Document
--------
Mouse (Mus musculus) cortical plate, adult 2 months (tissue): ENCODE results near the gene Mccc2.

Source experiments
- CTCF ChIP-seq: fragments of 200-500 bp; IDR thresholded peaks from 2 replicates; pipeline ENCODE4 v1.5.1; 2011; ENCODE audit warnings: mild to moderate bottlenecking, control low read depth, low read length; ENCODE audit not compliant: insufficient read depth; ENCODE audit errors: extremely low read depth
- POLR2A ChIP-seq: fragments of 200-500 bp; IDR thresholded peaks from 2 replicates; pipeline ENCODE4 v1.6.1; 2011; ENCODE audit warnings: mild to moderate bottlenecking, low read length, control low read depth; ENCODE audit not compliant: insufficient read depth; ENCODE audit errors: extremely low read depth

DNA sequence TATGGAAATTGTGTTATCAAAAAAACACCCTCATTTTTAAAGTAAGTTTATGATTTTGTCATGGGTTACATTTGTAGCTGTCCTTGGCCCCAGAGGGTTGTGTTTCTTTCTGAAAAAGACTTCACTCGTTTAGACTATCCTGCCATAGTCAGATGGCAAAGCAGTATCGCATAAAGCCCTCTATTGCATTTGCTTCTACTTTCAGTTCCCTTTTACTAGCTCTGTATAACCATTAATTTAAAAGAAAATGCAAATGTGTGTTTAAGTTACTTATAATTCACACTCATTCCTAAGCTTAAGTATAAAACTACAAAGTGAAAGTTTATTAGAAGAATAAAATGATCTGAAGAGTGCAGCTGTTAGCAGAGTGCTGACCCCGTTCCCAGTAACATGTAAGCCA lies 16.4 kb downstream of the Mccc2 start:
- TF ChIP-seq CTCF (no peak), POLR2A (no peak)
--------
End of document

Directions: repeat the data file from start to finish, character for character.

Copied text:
Mouse (Mus musculus) cortical plate, adult 2 months (tissue): ENCODE results near the gene Mccc2.

Source experiments
- CTCF ChIP-seq: fragments of 200-500 bp; IDR thresholded peaks from 2 replicates; pipeline ENCODE4 v1.5.1; 2011; ENCODE audit warnings: mild to moderate bottlenecking, control low read depth, low read length; ENCODE audit not compliant: insufficient read depth; ENCODE audit errors: extremely low read depth
- POLR2A ChIP-seq: fragments of 200-500 bp; IDR thresholded peaks from 2 replicates; pipeline ENCODE4 v1.6.1; 2011; ENCODE audit warnings: mild to moderate bottlenecking, low read length, control low read depth; ENCODE audit not compliant: insufficient read depth; ENCODE audit errors: extremely low read depth

DNA sequence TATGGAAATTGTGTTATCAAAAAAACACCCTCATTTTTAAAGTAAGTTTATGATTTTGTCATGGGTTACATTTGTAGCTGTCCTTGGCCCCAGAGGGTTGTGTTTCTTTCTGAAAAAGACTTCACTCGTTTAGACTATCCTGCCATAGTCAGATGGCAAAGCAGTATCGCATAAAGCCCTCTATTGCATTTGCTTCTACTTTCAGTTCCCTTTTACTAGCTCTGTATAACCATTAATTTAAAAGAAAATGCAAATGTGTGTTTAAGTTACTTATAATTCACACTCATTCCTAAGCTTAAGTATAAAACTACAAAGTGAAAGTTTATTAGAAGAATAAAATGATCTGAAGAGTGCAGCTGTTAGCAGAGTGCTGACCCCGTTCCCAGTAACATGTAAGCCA lies 16.4 kb downstream of the Mccc2 start:
- TF ChIP-seq CTCF (no peak), POLR2A (no peak)